Transferring to top-tier institutions is often extremely challenging. Largely a numbers game, not very many admitted students opt to leave these colleges and universities, so not very many spots become available to transfers. You can find the most recent data on this here: Freshman Retention Rates.

According to the most recently published data, the top 30 schools with the most transfer students are:

  1. University of Maryland
  2. Florida International University
  3. University of Central Florida
  4. California State University-Northridge
  5. University of Texas-Arlington
  6. Liberty University
  7. California State University-Long Beach
  8. University of Houston
  9. San Jose State University
  10. University of North Texas
  11. San Diego State University
  12. California State University-Fullerton
  13. Pensacola State College
  14. California State University-Sacramento
  15. San Francisco State University
  16. California State University-Pomona
  17. California State University-Dominguez Hills
  18. Texas State University
  19. University of South Florida
  20. University of California-Los Angeles
  21. University of California - San Diego
  22. University of California-Irvine
  23. University of California - Davis
  24. National University
  25. University of Texas - San Antonio
  26. Fort Hays State University
  27. California State University-Los Angeles
  28. Arizona State University
  29. George Mason
  30. Texas A&M University

If you want school-specific transfer data, please contact me directly. As a study abroad consultant, I likely have access to information that is hard for others to track down.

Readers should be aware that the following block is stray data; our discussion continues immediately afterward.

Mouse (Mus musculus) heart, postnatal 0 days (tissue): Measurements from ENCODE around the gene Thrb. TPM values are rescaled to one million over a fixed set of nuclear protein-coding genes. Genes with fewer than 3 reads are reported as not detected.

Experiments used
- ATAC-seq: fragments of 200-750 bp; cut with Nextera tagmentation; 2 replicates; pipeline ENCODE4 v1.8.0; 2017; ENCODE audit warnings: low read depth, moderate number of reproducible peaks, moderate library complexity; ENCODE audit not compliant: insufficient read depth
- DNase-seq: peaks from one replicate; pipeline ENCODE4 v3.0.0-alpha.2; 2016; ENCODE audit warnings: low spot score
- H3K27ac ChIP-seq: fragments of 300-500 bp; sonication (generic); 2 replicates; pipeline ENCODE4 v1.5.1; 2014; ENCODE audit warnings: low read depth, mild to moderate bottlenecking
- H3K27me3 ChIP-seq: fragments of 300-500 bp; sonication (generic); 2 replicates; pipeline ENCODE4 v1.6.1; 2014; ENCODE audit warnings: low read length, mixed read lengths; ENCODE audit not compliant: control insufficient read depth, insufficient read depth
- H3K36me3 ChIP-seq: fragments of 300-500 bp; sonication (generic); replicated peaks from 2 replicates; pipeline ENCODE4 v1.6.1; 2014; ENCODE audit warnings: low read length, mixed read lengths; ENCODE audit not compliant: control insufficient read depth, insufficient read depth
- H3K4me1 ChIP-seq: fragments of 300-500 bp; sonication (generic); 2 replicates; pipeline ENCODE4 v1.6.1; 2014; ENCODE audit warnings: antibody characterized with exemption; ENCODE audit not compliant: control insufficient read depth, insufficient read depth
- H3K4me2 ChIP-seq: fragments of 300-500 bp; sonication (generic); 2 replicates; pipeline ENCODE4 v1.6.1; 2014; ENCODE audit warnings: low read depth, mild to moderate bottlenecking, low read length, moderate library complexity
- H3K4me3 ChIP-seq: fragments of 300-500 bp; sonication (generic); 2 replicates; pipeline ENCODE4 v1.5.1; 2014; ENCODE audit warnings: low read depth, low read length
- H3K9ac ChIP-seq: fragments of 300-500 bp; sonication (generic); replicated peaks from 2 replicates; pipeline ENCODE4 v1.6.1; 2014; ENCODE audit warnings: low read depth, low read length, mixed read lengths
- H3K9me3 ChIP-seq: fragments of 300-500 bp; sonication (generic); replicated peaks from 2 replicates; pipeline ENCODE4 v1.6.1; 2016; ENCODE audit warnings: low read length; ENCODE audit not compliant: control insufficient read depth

5) Can I apply to schools I was previously rejected from?

Usually you can apply to schools that previously rejected you; however, some highly selective colleges and universities might not review your application. You will want to check the specific policies of your target programs.

When you submit new applications, focus on how you have improved since your previous attempts and make sure to rewrite your application essays.

6) How do I select the best school to transfer to?

Similar to my advice in question one, make sure you have a clear idea of why you are transferring. Figure out what needs are not being met at your current school so that you can ensure they will be met by your future college or university.

Additionally, finding the right schools to apply to requires a lot of time and research. As I’ve mentioned, factors like school location, size, cost of attendance, and transfer rate are important to consider. Aside from university websites, you can find valuable information through published Common Data Sets (CDS), which are standardized reports released by individual institutions and include information on transfer admit rates (they look like this). Although most colleges and universities make their CDS reports available on their websites, finding them can be difficult. I find this resource to be helpful because it centralizes a lot of the information: College Board.

7) How do I know if my credits will transfer?

The Higher Learning Commission (an organization that authorizes school accreditation) does not regulate the number of transfer credits schools must accept. This means that schools vary widely in the number of credits they will take, with some schools accepting more transfer credits than others. For example, some schools will accept 12 credits, while others will accept 94.

Whether you are changing majors with your transfer will also have an impact on how many credits will transfer. As a general rule, some of your current credits will count toward your degree at your new university.